In response, a group of 31 state regulators (30 attorneys general and the Hawaii Office of Consumer Protection) urged the agency to keep the Rules in place, albeit with some modifications. “Our offices receive numerous reports of data breaches each month,” the regulators wrote. “We strongly believe there is a continued need for the Rules, as repealing the Rules would leave consumers more vulnerable to identity theft.”

The Rules complement the laws of the states that have enacted data protection measures and appropriately place the burden on financial institutions and creditors, which are “uniquely positioned to help detect, deter and prevent identity theft,” according to the regulators from Alaska, California, Colorado, Connecticut, Delaware, District of Columbia, Hawaii, Illinois, Iowa, Kentucky, Maine, Maryland, Massachusetts, Michigan, Minnesota, Mississippi, Nebraska, Nevada, New Jersey, New Mexico, North Carolina, Oklahoma, Oregon, Pennsylvania, Rhode Island, Tennessee, Utah, Vermont, Virginia, Washington and Wisconsin.

While the letter praised the flexibility of the Rules, which has allowed them to keep up with changes in technology, the regulators suggested a few modifications to the Interagency Guidelines to reflect the current environment. For example, one idea proposed is that if an email address or cellphone number has been changed around the same time that a physical address was changed, notification to the cardholder of a change of address request should be made using both the old and new email addresses, or both the old and new phone numbers.

Another proposal, “to highlight current best practices,” is that the Rules focus on knowledge-based authentication and could be updated to promote more modern forms of authentication, such as multifactor authentication.

In another suggestion aimed at making the Guidelines more in tune with current threats, the AGs suggested including examples of suspicious activity, based on new ways that identity thieves use stolen information, including “[a]n unauthorized user trying to guess account passwords over several unsuccessful attempts” and “a covered account accessed by new and previously unknown devices based on a user’s prior behavior pattern.”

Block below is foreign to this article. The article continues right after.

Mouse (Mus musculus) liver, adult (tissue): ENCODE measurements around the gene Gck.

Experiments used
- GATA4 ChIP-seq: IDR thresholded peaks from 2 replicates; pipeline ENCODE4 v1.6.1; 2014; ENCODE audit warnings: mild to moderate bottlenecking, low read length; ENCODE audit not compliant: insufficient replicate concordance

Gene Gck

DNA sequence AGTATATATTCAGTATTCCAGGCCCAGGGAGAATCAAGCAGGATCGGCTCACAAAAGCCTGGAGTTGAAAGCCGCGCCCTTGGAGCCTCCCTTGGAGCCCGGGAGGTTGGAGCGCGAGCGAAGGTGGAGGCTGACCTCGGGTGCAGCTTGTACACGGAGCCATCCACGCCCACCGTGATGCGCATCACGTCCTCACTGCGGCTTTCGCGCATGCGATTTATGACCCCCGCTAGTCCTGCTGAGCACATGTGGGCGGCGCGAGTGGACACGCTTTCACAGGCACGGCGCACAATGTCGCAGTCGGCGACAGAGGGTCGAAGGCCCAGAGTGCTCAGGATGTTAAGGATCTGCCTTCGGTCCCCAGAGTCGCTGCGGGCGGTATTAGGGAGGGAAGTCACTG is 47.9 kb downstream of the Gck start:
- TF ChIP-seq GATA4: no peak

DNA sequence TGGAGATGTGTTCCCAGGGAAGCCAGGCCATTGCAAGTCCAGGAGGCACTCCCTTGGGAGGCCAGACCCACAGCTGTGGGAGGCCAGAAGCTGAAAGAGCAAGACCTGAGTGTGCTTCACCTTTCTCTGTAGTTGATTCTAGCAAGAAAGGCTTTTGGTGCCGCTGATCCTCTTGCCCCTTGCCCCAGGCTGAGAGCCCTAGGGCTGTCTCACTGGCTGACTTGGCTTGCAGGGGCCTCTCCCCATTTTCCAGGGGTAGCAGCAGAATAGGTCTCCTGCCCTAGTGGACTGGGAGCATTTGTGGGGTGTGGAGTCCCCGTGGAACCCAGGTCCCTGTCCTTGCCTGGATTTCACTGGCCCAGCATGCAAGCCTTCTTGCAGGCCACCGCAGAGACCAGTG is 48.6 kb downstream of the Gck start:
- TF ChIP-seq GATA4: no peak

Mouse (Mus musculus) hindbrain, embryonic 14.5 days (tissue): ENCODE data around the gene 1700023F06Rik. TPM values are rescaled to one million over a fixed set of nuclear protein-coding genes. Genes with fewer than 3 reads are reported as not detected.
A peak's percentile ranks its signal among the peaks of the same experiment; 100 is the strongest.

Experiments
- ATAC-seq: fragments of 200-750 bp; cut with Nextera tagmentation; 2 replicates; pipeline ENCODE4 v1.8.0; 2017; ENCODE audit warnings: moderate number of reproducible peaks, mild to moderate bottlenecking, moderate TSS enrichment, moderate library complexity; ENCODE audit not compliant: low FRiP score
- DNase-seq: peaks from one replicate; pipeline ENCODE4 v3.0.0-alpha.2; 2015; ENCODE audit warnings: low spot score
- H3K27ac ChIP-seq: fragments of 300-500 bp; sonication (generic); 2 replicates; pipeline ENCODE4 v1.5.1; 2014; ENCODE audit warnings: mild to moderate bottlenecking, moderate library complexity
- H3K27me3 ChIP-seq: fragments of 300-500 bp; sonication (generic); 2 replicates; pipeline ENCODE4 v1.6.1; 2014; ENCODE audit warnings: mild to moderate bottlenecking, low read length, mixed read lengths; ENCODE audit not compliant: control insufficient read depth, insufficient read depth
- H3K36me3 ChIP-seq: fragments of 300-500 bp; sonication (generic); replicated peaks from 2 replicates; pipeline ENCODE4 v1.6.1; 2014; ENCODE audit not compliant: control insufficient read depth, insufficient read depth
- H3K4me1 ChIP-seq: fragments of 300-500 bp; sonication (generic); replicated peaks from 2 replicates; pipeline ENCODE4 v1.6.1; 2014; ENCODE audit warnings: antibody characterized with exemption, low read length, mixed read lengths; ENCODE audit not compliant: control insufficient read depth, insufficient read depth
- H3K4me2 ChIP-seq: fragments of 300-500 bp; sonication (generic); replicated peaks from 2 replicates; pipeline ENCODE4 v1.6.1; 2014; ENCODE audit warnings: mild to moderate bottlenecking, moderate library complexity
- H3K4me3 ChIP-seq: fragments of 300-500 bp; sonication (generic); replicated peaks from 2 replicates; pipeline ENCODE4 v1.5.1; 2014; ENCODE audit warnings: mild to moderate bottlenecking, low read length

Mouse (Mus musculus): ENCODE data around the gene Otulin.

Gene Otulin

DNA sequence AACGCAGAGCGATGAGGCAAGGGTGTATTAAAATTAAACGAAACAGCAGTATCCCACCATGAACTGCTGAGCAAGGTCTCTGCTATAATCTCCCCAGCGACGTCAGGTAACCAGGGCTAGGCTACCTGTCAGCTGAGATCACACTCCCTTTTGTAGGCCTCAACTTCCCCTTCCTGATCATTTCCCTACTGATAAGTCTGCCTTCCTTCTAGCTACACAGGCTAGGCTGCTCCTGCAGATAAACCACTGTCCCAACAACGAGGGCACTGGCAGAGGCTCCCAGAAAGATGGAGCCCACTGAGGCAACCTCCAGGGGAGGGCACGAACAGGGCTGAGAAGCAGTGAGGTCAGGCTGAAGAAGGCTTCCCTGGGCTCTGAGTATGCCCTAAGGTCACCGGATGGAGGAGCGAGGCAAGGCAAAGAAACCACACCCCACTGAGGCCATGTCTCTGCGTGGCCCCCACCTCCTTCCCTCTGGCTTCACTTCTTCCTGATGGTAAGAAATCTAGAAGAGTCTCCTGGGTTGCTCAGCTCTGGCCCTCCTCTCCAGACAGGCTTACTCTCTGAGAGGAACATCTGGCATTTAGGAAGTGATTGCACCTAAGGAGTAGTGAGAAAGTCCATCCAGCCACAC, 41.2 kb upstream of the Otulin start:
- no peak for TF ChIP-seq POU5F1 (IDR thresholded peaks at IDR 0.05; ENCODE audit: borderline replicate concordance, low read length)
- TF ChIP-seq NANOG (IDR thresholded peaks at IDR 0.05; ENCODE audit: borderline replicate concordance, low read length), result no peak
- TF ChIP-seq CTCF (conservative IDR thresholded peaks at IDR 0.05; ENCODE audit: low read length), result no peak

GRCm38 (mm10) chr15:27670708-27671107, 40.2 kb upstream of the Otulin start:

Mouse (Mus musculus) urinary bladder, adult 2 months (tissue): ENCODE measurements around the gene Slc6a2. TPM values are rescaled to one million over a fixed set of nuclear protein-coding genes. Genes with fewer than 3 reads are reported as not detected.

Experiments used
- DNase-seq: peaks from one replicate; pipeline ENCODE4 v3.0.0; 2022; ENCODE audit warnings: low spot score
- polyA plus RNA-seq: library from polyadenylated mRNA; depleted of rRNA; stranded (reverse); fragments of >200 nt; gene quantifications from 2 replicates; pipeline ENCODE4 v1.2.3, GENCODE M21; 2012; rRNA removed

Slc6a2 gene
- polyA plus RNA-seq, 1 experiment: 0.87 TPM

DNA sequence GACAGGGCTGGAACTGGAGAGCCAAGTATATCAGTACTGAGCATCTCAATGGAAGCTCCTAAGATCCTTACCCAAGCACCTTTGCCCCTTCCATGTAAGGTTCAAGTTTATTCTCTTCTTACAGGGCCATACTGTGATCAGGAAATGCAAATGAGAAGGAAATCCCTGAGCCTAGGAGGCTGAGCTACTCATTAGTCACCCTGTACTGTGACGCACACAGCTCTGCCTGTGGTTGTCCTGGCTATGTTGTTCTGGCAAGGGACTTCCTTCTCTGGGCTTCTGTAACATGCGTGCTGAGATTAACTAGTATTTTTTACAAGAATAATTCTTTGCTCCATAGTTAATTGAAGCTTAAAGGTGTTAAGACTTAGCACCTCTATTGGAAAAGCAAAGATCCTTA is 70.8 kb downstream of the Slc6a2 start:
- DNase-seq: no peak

A few other stakeholders also weighed in on the Rules. The American Financial Services Association (AFSA) told the FTC that the Red Flags Rule and Card Issuers Rule “are working as intended and do not warrant modification or rescission,” a position seconded by the American Bankers Association (ABA).

“Overall, we believe that both rules provide appropriate flexibility to accommodate changes in identity theft trends and the technology needed to combat identity theft,” the ABA wrote. “We do not believe it is necessary to amend them at this time.”

Many of the examples of red flags listed in the Red Flags Rule “remain useful and relevant,” the ABA added, and while some are dated, “banks continually supplement their lists based on trends, new technology and their experience, as the Red Flags Rule requires.”

The “general rather than prescriptive directive” found in the Card Issuers Rule “provides appropriate flexibility and efficiency by allowing financial institutions broad discretion in how they assess the validity of the address change request,” the ABA said, permitting banks to take advantage of faster, more effective, less intrusive and more cost-effective technology.

To read Sens. Crapo and Brown’s request for information, click here.

To read the regulators’ comment to the FTC, click here.

To read the AFSA comment, click here.

To read the ABA comment, click here.

Why it matters

Data security breaches occur on a frequent basis around the country. The Rules have now been in existence for over ten years, with few modifications, while data thieves have become more clever and sophisticated over that same period. While the FTC received few responses to its request for comments, this may be the year it considers updates to its guidance. Similarly, developments from the Senate Banking Committee and other corners of Capitol Hill suggest there is at least some chance that 2019 is the year when a federal privacy law finally materializes.